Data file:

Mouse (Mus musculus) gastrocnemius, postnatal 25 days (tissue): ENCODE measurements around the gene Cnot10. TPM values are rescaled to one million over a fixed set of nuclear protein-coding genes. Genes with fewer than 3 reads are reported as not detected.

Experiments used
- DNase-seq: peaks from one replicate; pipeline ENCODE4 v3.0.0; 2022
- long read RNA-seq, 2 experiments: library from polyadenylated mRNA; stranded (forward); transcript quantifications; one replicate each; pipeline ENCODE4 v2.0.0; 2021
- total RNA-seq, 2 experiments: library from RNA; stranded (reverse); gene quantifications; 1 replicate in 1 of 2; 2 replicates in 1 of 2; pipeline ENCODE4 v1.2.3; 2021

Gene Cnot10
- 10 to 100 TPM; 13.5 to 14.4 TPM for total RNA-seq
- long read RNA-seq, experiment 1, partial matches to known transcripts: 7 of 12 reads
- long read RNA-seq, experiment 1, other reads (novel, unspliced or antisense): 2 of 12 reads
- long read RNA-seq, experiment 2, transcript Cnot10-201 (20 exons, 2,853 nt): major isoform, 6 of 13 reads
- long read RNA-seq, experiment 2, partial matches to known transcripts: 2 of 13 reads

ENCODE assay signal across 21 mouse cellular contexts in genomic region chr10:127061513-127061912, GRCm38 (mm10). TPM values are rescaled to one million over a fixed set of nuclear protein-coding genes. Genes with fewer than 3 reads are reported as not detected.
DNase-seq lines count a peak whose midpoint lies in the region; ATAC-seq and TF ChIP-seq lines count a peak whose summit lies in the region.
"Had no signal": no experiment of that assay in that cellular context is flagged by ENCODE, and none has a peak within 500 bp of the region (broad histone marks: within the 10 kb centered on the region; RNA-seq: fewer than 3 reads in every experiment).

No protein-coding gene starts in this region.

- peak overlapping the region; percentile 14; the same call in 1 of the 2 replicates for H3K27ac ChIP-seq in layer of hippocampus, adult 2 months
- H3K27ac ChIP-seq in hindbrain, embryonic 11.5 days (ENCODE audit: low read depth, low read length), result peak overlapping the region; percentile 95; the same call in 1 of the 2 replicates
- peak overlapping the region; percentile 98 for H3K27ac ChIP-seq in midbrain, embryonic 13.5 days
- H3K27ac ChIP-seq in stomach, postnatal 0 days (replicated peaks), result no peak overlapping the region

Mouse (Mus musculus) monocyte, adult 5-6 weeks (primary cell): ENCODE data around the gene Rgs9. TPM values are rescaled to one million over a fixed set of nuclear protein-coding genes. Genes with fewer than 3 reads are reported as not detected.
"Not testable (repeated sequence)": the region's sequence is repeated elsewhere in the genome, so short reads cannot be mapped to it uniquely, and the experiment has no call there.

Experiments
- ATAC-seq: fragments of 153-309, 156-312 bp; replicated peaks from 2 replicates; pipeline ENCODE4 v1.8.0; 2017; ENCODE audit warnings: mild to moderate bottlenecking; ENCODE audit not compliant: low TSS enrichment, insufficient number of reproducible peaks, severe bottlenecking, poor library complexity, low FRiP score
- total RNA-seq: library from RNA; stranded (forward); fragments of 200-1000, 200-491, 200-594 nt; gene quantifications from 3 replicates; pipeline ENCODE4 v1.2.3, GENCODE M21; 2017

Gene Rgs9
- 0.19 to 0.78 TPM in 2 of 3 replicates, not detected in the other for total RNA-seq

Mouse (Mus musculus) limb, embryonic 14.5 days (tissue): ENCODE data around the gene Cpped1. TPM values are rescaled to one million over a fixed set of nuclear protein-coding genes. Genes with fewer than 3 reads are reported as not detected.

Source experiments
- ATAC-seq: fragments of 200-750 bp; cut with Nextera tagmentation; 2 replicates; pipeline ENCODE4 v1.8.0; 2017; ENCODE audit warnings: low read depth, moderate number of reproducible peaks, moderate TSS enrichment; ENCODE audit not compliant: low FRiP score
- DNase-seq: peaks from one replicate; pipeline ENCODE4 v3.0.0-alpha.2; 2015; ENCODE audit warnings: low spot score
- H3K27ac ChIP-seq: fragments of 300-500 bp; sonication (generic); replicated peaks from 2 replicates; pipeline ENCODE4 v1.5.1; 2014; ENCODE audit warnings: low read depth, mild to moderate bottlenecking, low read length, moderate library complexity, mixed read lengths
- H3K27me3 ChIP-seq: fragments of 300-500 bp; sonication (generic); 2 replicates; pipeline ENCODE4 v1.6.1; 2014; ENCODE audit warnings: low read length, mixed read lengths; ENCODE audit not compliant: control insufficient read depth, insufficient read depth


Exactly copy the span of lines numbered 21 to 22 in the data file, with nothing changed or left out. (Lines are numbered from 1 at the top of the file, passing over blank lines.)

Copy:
"Not testable (repeated sequence)": the region's sequence is repeated elsewhere in the genome, so short reads cannot be mapped to it uniquely, and the experiment has no call there.

Experiments